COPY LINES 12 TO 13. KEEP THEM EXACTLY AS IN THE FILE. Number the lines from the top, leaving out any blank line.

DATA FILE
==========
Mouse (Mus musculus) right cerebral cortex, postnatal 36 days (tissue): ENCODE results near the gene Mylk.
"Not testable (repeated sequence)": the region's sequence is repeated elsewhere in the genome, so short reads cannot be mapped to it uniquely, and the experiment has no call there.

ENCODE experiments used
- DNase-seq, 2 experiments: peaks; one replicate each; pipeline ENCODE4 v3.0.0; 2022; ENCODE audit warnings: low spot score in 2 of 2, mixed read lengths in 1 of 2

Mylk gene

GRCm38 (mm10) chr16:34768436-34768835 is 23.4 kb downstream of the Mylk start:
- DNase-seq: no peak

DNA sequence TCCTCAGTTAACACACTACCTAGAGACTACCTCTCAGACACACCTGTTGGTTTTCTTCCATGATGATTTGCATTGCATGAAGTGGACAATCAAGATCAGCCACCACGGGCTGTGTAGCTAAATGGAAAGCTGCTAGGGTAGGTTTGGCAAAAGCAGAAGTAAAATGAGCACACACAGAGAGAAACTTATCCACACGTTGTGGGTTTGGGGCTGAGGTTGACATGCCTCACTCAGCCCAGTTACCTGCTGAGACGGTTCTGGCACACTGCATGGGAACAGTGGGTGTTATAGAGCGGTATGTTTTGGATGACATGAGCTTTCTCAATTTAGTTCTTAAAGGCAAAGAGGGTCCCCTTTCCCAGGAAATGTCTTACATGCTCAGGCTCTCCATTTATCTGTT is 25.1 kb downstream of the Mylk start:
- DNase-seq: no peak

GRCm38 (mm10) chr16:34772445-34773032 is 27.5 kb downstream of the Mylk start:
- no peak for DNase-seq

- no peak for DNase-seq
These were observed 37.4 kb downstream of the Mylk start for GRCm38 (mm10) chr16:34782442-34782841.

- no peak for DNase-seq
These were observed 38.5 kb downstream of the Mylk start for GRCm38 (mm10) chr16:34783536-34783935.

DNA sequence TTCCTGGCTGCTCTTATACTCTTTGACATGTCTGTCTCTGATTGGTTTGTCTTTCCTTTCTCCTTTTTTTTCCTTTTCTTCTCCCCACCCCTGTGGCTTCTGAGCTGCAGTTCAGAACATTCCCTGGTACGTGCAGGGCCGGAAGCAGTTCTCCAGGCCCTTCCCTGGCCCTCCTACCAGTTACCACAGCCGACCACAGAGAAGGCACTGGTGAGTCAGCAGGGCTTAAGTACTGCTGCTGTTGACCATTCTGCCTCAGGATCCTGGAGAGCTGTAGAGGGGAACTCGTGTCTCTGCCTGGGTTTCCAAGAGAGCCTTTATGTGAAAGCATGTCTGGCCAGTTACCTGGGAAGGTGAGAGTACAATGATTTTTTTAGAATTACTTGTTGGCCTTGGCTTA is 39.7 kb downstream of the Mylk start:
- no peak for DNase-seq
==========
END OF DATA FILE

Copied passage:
- no peak for DNase-seq
These were observed 37.4 kb downstream of the Mylk start for GRCm38 (mm10) chr16:34782442-34782841.